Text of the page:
A Primer on Non-Control Capital: A Large Class of Flexible Investors That Don’t Want to Control Your Company

A Primer on Non-Control Capital: A Large Class of Flexible Investors That Don’t Want to Control Your Company

By Billy Amberg

April 08, 2021

We will cover the following topics in this short blog post:

1) Business Owners and Private Equity – The Old Paradigm

2) What is Non-Control Capital? How Prevalent is it?

3) The 11 Primary Uses of Non-Control Capital



Business Owners and Private Equity – The Old Paradigm

For many Vistage members, there are few goals that rank higher on the priority list than leaving a legacy and securing their financial future. Among the higher ranked are the classic family, health, and faith-related goals. Unfortunately, this blog post will not help you in the faith department, but it could illuminate a relatively new path to the other goals through Non-Control Capital.

Non-Control Capital has not always been popular. In fact, the very name of this relatively new kind of investment capital is indicative of business owners’ fears of investors, usually Private Equity Funds, that buy controlling stakes of companies using some or no debt. These LBO (Leveraged Buyout) and Control investors, which have been growing extremely rapidly since the 1980s, have a reputation for bending companies (sometimes painfully) to fit their target return-on-investment criteria. Many of these investors deserve this reputation, many do not. Nonetheless, business owners generally tend to be leery of these investors due to the simple fact that they are giving up control.

Enter Non-Control Capital.

What is Non-Control Capital? How prevalent is it?

Here are a few quotes everyone should pay attention to as it relates to the growth of Non-Control Capital and how it has become mainstream:

“Often characterized as a middle ground between venture capital and change-of-control acquisitions, Non-Control Capital is now firmly established as a mainstream investment strategy. Non-Control Capital was a standout strategy in 2020, reaching the highest deal value on record despite the dip in dealmaking overall. The strategy notched $62.5 billion in deal value, up 8.8% from 2019.”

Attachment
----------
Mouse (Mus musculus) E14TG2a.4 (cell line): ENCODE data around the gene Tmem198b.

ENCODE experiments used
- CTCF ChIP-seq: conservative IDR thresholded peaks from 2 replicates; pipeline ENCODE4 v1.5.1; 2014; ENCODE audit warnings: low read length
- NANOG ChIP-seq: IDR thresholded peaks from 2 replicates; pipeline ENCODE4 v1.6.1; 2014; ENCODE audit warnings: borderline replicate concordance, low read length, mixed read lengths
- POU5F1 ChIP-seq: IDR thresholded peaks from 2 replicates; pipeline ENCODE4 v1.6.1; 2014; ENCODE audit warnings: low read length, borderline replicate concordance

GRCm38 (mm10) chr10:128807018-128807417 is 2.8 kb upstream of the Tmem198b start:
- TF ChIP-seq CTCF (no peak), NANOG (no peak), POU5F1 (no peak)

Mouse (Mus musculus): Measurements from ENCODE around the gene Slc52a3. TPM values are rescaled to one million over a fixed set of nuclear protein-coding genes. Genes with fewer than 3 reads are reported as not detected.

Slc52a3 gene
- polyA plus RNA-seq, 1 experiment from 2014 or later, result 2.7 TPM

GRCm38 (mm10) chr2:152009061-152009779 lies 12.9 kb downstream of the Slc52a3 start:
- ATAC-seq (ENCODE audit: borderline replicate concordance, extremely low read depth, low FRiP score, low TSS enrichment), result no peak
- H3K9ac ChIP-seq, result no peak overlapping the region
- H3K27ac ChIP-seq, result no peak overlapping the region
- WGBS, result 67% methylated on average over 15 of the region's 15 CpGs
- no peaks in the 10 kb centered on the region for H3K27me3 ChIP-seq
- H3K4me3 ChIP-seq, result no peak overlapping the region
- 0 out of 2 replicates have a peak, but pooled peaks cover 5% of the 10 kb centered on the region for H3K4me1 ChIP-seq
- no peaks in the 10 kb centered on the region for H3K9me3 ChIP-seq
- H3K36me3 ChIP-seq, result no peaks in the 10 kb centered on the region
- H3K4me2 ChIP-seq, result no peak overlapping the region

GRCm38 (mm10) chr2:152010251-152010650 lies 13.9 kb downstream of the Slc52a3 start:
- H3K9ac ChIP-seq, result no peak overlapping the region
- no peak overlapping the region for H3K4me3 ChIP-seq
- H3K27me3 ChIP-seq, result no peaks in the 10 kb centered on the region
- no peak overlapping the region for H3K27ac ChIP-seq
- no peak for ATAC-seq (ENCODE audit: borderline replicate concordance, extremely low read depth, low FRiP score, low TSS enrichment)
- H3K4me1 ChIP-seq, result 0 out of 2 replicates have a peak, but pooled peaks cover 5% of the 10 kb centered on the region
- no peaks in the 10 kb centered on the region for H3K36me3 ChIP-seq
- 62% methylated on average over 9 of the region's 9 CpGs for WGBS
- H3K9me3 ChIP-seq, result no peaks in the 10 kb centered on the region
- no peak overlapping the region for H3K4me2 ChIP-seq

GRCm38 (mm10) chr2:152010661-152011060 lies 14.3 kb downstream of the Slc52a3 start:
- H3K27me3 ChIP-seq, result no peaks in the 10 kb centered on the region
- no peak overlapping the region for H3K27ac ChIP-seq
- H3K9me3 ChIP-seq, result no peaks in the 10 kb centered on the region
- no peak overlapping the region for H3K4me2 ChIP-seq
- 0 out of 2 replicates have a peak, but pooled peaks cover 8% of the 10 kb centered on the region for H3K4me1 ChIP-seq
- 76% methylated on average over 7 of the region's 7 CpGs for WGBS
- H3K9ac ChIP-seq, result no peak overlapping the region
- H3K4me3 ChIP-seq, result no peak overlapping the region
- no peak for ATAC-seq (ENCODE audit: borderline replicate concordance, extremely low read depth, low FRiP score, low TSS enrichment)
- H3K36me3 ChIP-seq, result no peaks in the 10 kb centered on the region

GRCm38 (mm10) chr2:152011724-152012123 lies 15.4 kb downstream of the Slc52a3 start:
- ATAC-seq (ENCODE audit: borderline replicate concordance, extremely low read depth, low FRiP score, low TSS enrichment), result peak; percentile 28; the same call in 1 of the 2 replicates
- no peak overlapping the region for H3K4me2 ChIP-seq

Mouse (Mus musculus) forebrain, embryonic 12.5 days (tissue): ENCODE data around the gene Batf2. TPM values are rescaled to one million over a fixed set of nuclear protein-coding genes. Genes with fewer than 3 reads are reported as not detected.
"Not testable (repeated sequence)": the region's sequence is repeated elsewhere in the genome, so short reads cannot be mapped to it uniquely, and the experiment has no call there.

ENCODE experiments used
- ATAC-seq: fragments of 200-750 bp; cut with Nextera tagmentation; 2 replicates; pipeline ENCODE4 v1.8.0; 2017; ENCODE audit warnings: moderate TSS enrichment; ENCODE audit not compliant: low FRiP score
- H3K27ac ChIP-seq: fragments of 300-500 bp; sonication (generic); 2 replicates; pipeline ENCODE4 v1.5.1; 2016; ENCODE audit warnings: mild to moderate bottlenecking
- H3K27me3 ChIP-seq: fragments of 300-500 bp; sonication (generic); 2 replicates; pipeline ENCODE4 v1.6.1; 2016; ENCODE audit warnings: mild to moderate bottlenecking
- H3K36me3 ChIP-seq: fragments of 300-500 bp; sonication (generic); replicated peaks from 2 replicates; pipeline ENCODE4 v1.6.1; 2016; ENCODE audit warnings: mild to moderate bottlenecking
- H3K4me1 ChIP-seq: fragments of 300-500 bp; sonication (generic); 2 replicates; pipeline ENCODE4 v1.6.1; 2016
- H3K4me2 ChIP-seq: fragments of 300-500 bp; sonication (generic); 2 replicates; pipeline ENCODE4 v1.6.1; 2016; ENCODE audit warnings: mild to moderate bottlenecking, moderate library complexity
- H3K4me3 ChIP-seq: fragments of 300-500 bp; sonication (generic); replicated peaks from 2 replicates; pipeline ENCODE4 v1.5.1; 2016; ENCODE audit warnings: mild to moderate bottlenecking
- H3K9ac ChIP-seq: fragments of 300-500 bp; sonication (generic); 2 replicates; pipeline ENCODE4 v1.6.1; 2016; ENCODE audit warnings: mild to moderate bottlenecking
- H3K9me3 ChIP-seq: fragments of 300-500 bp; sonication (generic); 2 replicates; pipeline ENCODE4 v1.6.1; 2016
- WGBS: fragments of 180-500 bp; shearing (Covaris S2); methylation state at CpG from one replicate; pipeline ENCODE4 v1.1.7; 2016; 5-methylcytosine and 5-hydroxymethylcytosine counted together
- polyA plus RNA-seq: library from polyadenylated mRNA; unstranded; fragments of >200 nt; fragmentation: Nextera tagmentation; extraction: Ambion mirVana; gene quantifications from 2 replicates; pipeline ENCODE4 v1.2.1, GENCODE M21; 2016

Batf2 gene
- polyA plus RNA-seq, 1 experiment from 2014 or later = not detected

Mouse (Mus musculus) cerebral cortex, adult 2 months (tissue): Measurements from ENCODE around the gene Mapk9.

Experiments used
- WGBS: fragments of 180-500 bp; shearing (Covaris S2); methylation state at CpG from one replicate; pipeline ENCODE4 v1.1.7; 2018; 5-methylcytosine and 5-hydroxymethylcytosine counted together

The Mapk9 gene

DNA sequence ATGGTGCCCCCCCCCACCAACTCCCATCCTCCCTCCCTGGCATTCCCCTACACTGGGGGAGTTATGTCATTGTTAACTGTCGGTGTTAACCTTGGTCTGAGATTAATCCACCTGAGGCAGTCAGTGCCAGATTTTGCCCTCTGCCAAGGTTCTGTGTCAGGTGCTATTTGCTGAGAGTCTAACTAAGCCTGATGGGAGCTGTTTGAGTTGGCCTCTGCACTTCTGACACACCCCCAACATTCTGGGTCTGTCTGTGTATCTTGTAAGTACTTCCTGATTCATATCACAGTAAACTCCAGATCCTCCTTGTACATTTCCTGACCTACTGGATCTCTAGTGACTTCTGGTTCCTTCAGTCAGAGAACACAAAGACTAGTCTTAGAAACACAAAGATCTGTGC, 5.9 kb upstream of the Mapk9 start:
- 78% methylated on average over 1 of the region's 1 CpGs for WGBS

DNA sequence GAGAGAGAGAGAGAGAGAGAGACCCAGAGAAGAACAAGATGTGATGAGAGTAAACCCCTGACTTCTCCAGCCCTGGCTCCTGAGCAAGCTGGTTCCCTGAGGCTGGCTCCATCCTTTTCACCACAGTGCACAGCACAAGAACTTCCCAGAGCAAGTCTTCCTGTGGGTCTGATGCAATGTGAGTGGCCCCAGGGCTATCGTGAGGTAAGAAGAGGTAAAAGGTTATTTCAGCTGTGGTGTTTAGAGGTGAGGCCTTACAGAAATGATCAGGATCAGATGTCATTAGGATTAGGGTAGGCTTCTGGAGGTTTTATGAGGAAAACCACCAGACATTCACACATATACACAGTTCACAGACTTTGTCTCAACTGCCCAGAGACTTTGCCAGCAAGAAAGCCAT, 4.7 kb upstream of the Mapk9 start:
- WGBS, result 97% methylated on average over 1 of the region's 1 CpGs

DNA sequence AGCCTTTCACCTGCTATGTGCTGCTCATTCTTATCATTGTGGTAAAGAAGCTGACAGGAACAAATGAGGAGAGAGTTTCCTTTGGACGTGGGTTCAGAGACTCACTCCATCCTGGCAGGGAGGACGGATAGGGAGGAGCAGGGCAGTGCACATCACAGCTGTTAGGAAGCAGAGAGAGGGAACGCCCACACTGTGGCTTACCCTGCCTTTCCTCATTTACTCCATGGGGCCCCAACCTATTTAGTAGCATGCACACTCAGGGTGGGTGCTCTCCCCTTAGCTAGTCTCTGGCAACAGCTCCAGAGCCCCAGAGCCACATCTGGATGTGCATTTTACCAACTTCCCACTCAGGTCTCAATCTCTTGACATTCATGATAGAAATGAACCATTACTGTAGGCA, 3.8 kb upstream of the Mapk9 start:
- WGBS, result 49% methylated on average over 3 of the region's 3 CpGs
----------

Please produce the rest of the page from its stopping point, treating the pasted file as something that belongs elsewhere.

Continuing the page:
Almost all that deal value occurred in the middle market, where Vistage member businesses typically fall in terms of revenues.

“Private Equity firms are clearly warming to the idea of Non-Control investments. A greater proportion of Private Equity funds now target or are willing to target Non-Control investments.”

Around 75% of the Private Equity firms Corporate Finance Associates maintains relationships with have told us in the last two years that they are now considering Non-Control investments.

“The classic Non-Control Capital target is still founder-owned, with organic growth potential and a proven business model.”

How many of your businesses could be described like this?

The 11 Primary Uses of Non-Control Capital

Of the many reasons to take investment from a Non-Control Capital (NCC) investor, 11 stand out as the most useful to business owners:

  1. Growth: NCC Is used to organically expand a business. New hires. New facilities, etc.
  2. Acquisitions: NCC is used to acquire one or more competitors or to acquire new capabilities
  3. Partner/Shareholder Buy-Out: NCC is used to buy-out an inactive or retiring partner/shareholder
  4. Management Buy-Out (MBO): NCC is used for the incumbent management to buy most or all of the ownership from a inactive founder or executive
  5. Management Buy-In: NCC is used for an external, experienced executive to buy a business from one or more inactive owners and needs more capital to affect the investment
  6. Family Ownership and Wealth Transfer: NCC is used so that a junior generation can acquire most or all of the ownership, allowing the company to remain in family name
  7. Balance Sheet Recapitalization: NCC is used to change the debt and equity mixture to a more optimal capital structure
  8. Refinancing: NCC is used to replace one form or type of debt with another or paid off outright
  9. Senior Lender Enhancement or Transition: NCC is used to facilitate growth when a company has outgrown its bank’s lending capacity
  10. De-Lever Balance Sheet: NCC is used when a company has taken on too much debt to replace some or all with equity
  11. Owner Dividend: NCC is used to pay one or more owners a non-life changing cash distribution, typically to diversify the owners’ net worth(s)

(Pitchbook, 2020 Annual US PE Breakdown)
(Seacoast Capital Partners)